La Ca Nova has quietly been making outstanding, terroir-driven Barbarescos for generations from two of the appellation's top crus, Montestefano, and Montefico. Perhaps the most remarkable aspect is that these polished and compelling wines are made without utilizing modern technology. There is no secret as to why these wines are quintessential expressions of Nebbiolo – it all starts in the vineyards with healthy grapes that are allowed to reach optimal ripeness.
Although La Ca Nova has flown under the radar for decades, they have received a fair share of the spotlight. In 2019 Forbes named them as an honorable mention amongst the top 25 producers in Barbaresco. Wine critic extraordinaire, Antonio Galloni, annually bestows high praise for this little-known gem consistently scoring their wines in the mid to high 90s. But the highest praise this winery has received is through the reputation of Barbaresco's most elite producer, Gaja, when pioneer Angelo Gaja would purchase these grapes to use in production for his own wines. There's no doubt that this wine will continue to outshine many of its counterparts, it's not every day you find a sub $45 bottle of Barbaresco that outperforms many of its $100+ compatriots.
Pietro Rocca, the family's smiling and modest patriarch, is a fourth-generation grape grower. In the early 1970s, he began making and bottling Barbarescos; before that, his family sold their grapes to the Barbaresco behemoth Angelo Gaja. Their single-vineyard bottlings come from two of the most coveted sites in Barbaresco. Montestefano produces some of the most structured Barbarescos, and the Roccas own prime parcels situated at 270 m above sea level with full southern exposures. Motefico, where the Roccas own the Bric Mentina vineyard, has a similar altitude, Southern and southeastern exposure, and marl soil. Local legend has it that Montefico was once owned by Domizio Cavazza, the founding father of Barbaresco.
Today Pietro is joined by his sons Marco, an enologist, and Ivan, an agronomist who tends to the vineyards. The family adopts a strictly hands-off approach in the winery, using only wild and native yeasts for fermentation. This takes place mostly in steel tanks and three wooden conical bats, but with no temperature control. Just before fermentation is complete, the family continues fermentation and maceration with the antique tradition known as steccatura, whereby wooden planks keep the cap submerged in the tank. This time-consuming method gently extracts more color and polyphenols. For La Ca Nova's single-vineyard bottlings, fermentation and maceration generally take twenty-five to thirty days. After fermentation, the Barbarescos are aged in 30 hectoliter casks, but rather than Slovenian oak, Pietro prefers Austrian oak: “They are untoasted and neutral, and are the best-quality barrels I have ever seen. In fourteen years, not one has ever leaked a drop.”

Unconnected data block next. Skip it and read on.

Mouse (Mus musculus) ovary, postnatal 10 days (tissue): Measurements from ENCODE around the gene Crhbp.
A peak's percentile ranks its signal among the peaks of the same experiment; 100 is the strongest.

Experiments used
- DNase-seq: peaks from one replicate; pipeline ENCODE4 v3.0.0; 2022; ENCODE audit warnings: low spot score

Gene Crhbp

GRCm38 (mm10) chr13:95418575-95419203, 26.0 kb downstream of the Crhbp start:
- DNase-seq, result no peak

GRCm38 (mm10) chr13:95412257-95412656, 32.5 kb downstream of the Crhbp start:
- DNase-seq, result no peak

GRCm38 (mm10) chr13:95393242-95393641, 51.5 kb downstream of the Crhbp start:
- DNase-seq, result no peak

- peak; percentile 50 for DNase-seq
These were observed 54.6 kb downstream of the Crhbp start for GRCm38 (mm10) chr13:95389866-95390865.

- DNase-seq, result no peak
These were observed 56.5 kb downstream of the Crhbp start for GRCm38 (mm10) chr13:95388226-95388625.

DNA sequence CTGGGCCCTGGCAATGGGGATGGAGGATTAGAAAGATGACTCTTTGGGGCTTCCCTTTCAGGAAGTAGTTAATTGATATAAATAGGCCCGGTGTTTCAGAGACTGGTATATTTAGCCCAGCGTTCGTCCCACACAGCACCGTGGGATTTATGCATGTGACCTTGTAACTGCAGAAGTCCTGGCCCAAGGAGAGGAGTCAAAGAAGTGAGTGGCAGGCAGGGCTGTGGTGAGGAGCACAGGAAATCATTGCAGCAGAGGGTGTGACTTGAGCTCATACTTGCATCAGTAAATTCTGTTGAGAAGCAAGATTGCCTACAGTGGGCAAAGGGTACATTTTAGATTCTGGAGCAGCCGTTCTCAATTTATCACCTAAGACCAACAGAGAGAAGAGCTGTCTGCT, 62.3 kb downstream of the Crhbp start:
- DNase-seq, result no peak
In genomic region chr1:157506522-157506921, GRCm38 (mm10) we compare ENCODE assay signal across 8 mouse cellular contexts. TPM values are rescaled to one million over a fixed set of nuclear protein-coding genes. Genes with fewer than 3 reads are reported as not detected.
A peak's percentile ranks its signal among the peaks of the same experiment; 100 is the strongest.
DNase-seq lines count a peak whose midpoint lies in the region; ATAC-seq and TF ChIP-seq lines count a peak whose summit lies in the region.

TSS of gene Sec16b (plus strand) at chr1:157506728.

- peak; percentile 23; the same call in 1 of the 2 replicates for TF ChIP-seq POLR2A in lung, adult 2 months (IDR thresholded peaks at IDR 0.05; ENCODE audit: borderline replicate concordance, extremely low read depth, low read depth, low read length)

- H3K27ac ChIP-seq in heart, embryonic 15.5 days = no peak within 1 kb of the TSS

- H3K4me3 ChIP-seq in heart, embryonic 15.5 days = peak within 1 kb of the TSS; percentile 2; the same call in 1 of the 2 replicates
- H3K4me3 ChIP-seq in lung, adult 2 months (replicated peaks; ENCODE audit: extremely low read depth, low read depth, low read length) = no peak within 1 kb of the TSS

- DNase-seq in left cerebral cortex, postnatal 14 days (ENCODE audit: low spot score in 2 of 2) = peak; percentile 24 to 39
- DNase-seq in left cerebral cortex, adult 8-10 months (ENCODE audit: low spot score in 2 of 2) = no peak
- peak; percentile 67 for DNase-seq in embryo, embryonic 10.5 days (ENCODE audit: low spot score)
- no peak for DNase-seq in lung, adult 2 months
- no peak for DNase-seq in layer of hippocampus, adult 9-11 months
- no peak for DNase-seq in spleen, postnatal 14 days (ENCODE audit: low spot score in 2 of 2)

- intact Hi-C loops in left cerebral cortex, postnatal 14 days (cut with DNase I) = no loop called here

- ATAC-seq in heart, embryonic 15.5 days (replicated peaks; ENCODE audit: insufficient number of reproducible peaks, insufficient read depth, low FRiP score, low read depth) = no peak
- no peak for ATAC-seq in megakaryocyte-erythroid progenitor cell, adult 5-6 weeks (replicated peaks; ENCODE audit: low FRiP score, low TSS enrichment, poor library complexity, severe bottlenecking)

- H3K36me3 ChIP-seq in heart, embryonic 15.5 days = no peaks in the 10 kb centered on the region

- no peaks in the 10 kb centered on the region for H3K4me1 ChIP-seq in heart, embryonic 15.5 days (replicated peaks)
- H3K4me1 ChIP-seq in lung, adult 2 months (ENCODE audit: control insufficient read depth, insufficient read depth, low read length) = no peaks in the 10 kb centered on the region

Aging: 18 months in 3000L oak casksTasting Notes: 100% Nebbiolo.
Forest floor, cedar, new leather, and camphor aromas take shape in the glass on this compelling, earthy red. Showing a Barolo-like structure, the full-bodied, savory palate has an alluring wildness and energy to it, delivering dried cherry, blood orange, black olive, and licorice framed against a backbone of tightly knit tannins. Bright acidity keeps it balanced. It's still youthfully austere and needs a few more years to fully develop. Drink 2026–2038. ~96 Wine Enthusiast, Cellar Selection
The 2017 Barbaresco Montestefano is a dark, brooding beauty. Super-ripe black cherry, plum, mocha, cloves, leather, and licorice add to a real sense of gravitas that runs through the 2017. Readers need to be patient with the Montestefano. I suspect it will always remain something of a brute, but it is endowed with tremendous presence and a ton of personality. ~94+ Antonio Galloni (v. 2017)
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